vuong(m1, m1_zi)


• but OP said they wanted to test for zero-inflation before fitting ZI model. i.e. something like a score test, e.g. Broek, Jan van den. 1995. “A Score Test for Zero Inflation in a Poisson Distribution.” Biometrics 51 (2): 738–43. doi:10.2307/2532959. Yang, Zhao, James W. Hardin, and Cheryl L. Addy. 2010. “Score Tests for Zero-Inflation in Overdispersed Count Data.” Communications in Statistics - Theory and Methods 39 (11): 2008–30. doi:10.1080/03610920902948228./03610920902948228#.VDVM81QUBAs Oct 8, 2014 at 14:43
• I'm not familiar with score-test type approaches, but examining zero-inflation beforehand should have merits. Still, the zero-inflation component sometimes works in conjunction with the regression model. For example, if you fit zeroinfl(count ~ 1|persons, ...), persons is nowhere near significant. So I believe zero-inflation should be investigated given the model under hypothesis. Oct 8, 2014 at 14:55
• Use of the Vuong test for this purpose may not be appropriate: sciencedirect.com/science/article/pii/S016517651400490X Oct 15, 2016 at 23:01
• Sorry, I hit Enter too soon. I may be butchering the argument in the above link but I think one major problem is that the ZI model reduces to the non-ZI model at the edge of the parameter space (i.e., when the zero-inflation parameter is zero), which violates one of the assumptions of the Vuong test of non-nested models. Oct 15, 2016 at 23:10
• I agree with @PatrickB, both models are nested. The score test mentioned is very slow to converge to its asymptotic distribution, if it is not too difficult to fit both model I would do that and use a likelihood-ratio test. Also remember a dataset is never zero-inflated $an$ $sich$, but always with respect to some proposed distribution, as Masato Nakazawa rightly says. Feb 20, 2017 at 15:08

Consider some model $f(x)$. If we want to turn $f(x)$ into a zero-inflated model, then we define $g(x)$ to equal $f(x)$ with proportion $p$ and to equal $0$ with proportion $1-p$.

In this case, there are two processes at work here. One process generates only zeros and one process generates results from $f(x)$. My understanding is that a zero-inflated model is only appropriate when there is an alternate process that generates only zeros. For example, if you are attempting to estimate the number of widgets different stores sell, but some stores do not have widgets for sale, then it seems like two processes are at work here: one process that generates only zeros (those stores that cannot sell widgets because they do not ever stock widgets for sale) and another process that generates different values (those stores that do stock widgets and therefore can sell some).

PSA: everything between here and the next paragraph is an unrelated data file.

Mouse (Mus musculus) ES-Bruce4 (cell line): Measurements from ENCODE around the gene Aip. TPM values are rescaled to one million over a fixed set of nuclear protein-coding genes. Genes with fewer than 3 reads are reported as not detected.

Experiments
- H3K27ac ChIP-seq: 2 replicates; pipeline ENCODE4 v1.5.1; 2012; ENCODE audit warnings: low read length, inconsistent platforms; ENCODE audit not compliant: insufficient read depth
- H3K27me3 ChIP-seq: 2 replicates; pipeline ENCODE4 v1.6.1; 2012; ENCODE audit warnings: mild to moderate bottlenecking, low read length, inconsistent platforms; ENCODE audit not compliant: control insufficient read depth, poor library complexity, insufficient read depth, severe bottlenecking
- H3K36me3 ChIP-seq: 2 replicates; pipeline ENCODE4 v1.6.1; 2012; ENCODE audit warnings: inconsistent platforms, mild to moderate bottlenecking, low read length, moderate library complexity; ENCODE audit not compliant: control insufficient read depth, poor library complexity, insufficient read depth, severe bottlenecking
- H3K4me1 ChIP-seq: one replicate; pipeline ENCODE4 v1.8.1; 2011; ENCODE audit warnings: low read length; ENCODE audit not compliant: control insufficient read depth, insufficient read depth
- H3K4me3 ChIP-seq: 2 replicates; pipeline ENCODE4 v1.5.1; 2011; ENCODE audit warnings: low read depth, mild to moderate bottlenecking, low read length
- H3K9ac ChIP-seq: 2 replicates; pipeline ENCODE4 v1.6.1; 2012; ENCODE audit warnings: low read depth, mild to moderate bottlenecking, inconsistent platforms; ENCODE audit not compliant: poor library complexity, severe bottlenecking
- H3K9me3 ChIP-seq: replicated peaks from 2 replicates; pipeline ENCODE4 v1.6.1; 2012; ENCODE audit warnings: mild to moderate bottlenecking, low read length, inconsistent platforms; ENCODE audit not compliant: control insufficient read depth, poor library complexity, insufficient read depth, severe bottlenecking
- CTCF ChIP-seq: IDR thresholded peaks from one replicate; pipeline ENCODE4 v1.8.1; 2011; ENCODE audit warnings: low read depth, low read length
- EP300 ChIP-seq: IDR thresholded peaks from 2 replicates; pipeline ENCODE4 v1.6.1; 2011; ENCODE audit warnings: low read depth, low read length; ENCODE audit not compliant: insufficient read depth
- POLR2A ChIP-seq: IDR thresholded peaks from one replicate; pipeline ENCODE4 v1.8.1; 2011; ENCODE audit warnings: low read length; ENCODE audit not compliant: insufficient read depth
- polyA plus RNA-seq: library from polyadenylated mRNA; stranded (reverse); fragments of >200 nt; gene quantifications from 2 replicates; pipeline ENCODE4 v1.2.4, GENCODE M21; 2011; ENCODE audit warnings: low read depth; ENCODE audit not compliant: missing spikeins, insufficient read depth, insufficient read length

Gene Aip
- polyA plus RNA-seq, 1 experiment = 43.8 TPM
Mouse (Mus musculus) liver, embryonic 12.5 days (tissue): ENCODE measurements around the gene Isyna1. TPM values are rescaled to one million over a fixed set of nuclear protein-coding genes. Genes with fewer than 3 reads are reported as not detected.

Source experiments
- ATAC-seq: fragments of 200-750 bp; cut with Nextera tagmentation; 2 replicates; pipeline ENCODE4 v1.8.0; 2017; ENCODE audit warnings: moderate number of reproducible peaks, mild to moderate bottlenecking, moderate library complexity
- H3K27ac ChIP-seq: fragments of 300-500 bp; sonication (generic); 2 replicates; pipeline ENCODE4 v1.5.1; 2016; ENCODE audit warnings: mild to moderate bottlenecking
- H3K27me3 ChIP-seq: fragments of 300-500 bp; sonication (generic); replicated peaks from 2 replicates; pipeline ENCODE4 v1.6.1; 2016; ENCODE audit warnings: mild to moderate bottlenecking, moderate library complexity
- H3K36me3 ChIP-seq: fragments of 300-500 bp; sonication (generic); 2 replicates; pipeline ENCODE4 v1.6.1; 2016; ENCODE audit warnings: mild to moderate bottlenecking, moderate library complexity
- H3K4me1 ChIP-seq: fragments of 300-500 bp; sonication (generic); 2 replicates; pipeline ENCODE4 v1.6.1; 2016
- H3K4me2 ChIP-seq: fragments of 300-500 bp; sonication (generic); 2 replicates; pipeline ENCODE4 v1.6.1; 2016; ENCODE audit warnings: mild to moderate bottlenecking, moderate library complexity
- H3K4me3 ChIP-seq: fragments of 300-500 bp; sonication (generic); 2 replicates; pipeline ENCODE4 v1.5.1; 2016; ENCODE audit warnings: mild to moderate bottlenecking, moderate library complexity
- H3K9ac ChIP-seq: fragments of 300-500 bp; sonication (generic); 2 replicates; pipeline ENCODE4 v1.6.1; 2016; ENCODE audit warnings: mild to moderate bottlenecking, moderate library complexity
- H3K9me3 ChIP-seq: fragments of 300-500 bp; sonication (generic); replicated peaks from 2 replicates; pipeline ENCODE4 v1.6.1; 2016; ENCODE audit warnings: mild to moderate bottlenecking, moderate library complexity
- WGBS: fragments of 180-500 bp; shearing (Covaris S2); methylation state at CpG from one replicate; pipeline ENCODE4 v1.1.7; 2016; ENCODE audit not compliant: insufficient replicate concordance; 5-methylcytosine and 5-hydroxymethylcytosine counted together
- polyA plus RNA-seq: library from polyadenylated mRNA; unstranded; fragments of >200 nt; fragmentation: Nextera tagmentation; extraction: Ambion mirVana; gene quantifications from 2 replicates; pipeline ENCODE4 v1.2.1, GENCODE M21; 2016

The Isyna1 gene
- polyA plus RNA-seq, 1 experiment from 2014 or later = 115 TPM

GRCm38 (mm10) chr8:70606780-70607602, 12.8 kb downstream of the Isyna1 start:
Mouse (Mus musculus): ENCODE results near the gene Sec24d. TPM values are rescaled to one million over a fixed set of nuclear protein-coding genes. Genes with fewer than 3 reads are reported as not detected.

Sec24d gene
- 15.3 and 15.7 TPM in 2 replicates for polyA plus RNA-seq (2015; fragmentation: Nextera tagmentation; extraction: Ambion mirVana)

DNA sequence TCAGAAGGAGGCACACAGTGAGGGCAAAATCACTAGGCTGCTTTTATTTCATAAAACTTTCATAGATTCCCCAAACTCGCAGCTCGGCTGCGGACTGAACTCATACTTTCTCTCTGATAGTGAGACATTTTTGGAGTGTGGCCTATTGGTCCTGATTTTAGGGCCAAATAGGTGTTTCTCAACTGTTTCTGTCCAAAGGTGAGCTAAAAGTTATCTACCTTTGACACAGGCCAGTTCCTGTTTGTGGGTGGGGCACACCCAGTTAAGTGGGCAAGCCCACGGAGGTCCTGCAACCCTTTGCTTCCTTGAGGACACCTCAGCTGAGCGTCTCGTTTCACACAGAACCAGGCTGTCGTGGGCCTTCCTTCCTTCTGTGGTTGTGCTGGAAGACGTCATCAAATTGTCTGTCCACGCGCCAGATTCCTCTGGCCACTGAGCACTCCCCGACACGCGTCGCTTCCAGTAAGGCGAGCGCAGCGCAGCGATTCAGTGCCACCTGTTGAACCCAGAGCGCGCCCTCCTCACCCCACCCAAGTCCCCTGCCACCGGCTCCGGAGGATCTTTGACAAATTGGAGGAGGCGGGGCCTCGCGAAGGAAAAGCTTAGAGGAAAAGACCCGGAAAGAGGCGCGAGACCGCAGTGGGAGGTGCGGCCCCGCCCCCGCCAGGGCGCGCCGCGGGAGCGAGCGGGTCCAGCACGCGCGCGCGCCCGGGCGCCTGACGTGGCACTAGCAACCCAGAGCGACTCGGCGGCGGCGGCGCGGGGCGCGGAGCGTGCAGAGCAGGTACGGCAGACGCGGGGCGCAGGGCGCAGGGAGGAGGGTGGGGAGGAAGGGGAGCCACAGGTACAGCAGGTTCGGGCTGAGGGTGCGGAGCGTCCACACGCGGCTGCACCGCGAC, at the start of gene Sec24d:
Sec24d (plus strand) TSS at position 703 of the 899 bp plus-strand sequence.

Rather than having a "test" to determine whether the data are zero-inflated, I would suggest determining whether it is plausible that there are two processes at work - one being a zero-generating process at work and another process that generates non-zero numbers. If it seems reasonable given the context of your data, then use a zero-inflated model. If it doesn't seem reasonable given the context of your data, then a zero-inflated model is probably inappropriate even though it may appear to fit your data better.

(It might not be clear from what I've written above, but I want to articulate the fact that both processes can generate zeros. One process generates only zeros and the other process can generate different values which may be zero. For example, a store can stock widgets and happen to sell zero widgets. This is different from a store that does not stock widgets and therefore must sell zero widgets by default.)

• This is a reasonable comment, but I don't think it really answers the question. I can think of several scenarios where zero-inflation is mechanistically plausible, but may or may not be necessary to model in practice. This is important because there are also costs associated to switching to a ZI model: fitting zero-inflated count models is usually much more computationally intensive than fitting a non-inflated count model, and hurdle methods are faster but the zero-inflation parameter can be hard to interpret. Oct 15, 2016 at 23:02